Peter Jackson at his most entertaining
I remember getting the text form my friend. He had acquired a ticket for me, a ticket to see the second film in the Hobbit trilogy (because apparently a book that is half as long as ONE of the Lord of the Rings books needs to be three times as long). I had been burned four times before. The three LOTR films and first Hobbit while good were all very long and fairly slow affairs.
Sacrificing precious sleep, I joined my buddy and watched the Hobbit: The Desolation of Smaug in IMAX 3D on opening night. People were excited. Some were dressed as their favorite dwarf or wood elf.
But was the movie any good? You bet.
A change of pace
Movies by Peter Jackson have a generally assumed format. They are all very long, with extended periods of exposition. It might be decent exposition, but action scenes are few and far between.
The Hobbit: The Desolation of Smaug will certainly not win any awards for brevity. But it is a MUCH FASTER movie than anything Jackson has ever done. Most of the 2 hours and 45 minutes that make up the run time are spent in battle with orcs or the great dragon referenced in the title of the movie.
In fact I don’t remember there being so much action in the book. They may have added entire battle scenes to pad the movie.
Still it is worthy to note that the Desolation of Smaug is worth watching, even if you typically take a pillow to one of these events.
The dopey dwarves
It is not fault of the movie, but the dwarves are just not the strong cast of characters trekking around the countryside that the mixed-race LOTR heroes are.
Some of the dwarves are so forgettable, that I did not know their names nor did I care about who they were or what they were doing on the quest.
Only two of the dwarves are highlighted, one being the king of dwarves and the other being the love interest of a sexy wood elf who is loyal to the kingdom yet cannot marry Legolas.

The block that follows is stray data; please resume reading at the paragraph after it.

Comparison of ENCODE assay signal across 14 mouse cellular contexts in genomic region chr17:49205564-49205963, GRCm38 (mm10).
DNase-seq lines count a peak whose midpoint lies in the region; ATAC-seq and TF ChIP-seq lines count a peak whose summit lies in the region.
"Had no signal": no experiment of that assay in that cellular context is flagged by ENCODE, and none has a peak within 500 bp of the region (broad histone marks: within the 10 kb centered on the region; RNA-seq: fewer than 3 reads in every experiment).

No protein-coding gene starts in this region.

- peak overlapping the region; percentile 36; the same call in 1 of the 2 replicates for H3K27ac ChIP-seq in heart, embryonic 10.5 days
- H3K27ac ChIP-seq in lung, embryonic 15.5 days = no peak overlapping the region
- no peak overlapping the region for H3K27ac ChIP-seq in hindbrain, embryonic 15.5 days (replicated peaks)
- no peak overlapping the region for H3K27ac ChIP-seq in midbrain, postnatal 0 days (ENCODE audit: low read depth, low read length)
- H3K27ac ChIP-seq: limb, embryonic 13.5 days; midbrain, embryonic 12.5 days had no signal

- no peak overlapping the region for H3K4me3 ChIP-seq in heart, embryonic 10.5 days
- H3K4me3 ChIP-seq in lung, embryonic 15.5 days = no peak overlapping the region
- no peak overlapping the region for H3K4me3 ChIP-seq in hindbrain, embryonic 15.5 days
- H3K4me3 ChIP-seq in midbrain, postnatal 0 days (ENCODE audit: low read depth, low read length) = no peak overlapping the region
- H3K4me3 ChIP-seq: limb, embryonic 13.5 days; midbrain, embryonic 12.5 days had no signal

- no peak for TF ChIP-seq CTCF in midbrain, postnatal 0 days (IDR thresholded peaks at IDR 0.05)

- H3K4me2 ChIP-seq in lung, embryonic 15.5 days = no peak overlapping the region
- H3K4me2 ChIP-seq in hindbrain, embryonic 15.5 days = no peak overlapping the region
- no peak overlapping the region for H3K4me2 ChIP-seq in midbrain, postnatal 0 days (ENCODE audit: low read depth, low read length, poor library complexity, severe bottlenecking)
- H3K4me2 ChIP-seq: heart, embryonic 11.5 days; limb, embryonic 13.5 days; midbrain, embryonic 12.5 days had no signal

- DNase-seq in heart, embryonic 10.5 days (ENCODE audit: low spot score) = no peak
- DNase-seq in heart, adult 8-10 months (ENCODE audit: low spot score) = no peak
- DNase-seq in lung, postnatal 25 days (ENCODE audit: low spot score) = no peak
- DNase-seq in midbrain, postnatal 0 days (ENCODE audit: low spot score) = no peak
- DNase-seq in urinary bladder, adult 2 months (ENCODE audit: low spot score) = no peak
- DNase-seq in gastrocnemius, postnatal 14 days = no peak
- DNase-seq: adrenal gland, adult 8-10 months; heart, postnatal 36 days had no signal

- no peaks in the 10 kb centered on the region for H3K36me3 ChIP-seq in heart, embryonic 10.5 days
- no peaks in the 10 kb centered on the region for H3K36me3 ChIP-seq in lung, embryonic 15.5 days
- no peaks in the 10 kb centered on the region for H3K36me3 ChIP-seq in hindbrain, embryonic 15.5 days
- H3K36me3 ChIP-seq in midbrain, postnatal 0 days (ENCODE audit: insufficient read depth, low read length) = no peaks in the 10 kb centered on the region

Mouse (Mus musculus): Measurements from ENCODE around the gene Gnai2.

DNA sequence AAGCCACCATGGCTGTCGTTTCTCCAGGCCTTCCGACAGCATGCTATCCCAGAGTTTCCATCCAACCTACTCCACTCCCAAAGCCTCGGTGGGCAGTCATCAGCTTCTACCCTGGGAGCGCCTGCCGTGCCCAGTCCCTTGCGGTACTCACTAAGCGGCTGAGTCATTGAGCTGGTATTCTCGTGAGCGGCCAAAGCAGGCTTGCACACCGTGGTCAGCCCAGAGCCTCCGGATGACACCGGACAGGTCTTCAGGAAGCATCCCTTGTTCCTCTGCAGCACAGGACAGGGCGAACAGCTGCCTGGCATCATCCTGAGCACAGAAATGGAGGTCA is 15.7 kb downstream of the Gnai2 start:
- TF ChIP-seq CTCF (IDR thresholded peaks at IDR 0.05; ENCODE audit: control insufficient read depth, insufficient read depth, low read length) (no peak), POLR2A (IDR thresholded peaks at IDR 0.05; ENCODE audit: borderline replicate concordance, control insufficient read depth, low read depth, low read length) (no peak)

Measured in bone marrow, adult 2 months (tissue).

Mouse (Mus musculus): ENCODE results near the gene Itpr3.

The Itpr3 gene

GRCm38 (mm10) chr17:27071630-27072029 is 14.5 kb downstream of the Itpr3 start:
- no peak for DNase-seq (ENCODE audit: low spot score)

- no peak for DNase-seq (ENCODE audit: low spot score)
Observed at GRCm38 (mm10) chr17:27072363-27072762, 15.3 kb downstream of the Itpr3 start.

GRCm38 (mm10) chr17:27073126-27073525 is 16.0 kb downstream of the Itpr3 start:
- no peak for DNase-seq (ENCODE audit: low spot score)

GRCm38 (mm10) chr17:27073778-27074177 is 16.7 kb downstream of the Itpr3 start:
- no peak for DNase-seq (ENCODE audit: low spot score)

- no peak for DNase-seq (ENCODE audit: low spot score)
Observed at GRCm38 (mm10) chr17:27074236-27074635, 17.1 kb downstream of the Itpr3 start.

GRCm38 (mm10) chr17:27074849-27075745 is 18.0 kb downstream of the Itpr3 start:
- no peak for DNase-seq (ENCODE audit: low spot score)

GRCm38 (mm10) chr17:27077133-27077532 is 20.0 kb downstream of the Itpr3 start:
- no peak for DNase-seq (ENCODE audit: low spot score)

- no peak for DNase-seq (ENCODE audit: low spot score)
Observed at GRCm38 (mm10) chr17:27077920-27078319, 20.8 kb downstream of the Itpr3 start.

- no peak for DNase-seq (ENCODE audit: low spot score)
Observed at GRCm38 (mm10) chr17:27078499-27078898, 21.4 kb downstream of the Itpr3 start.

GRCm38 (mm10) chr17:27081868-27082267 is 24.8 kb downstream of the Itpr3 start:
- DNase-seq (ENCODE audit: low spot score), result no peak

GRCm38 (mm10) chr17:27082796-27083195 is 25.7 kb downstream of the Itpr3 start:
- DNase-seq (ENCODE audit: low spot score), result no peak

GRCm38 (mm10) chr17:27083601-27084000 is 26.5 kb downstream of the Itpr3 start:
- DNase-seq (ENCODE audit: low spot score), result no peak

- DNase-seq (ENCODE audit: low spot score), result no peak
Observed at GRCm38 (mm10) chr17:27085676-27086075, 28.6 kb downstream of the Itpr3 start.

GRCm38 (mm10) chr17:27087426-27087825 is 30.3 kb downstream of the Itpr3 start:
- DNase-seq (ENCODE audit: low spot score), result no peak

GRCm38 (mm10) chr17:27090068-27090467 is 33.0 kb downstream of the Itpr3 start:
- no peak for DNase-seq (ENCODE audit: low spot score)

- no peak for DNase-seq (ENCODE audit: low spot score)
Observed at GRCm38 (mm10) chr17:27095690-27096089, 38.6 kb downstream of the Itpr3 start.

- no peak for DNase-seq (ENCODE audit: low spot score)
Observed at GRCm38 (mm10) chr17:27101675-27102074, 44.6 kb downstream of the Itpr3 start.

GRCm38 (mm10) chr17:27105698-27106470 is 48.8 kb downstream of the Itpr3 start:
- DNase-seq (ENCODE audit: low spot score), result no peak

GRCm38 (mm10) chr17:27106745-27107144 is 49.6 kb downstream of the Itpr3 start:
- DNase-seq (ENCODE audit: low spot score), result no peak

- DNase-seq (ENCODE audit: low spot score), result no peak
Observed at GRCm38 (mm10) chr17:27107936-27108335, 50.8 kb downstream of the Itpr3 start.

The Hobbit and the Dragon
The later portion of the movie focuses on the interactions between Bilbo Baggins and the dragon Smaug. Only, unlike the book, Baggins comes off as terrified and cowardly. In the original story, Baggins has overcome so much adversity and is coming into his own with the “one ring”.
None of the wit or riddles are presented here. Instead, the dragon simply plays with Bilbo as the hairy-footed adventurer snowboards across mountains of CG gold pieces. There is a lot of visual flair, but no emotional impact.
When the dwarves finally decide to join the battle against the beast, the movie becomes even more reckless and “movie-y”.
I’m not against a good popcorn flick, but I found it interesting that a studio so true to source material would change this moment so much. I am not trying to suggest that this movie HAS to appeal to the readership, but I believe that the conversation between Bilbo and Smaug is such a strong moment in literature. I would have liked to have seen it in the movie as well.
There and Back Again
Seeing the first movie in the trilogy isn’t even much of a requirement. The beginning of the movie chronicles what happened in the first movie quite well.
Is it even worth talking about presentation?
Another element of Peter Jackson movies that carries through is the strong audio/visual experience. We have come to expect the gorgeous vistas of New Zealand and the emotional score of Howard Shore. The Desolation of Smaug has all of this.
One thing I noticed was the push away from natural make up and sets and towards CG work.
One of the most exciting aspects of the Lord of the Rings series was the fact that most of the movie was shot with real people in makeup. A lot of the creatures and things in this movie just feel a bit fake and uncanny.
I spent some serious time bashing this movie
But the Desolation of Smaug really is one of the best, if not THE best Jackson fantasy tale yet. It is quick-moving and fun from start to finish. It features romance and action and adventure unlike any movie in the last while (probably since the last Hobbit movie).
The strongest recommendation I can give the movie is it made me want to fire up my kindle and reread the Hobbit.
As the Hobbit was my favorite of these books to read as a kid, it is fitting that I had the most fun this holiday watching The Hobbit: The Desolation of Smaug.
Thanks for reading the review, here is some trivia:
Pay attention to the first few moments of the movie. The gentleman who walks out of the pub in the opening shot and takes a chomp out of a turnip (or something) is none other than director Peter Jackson. Pretty cool.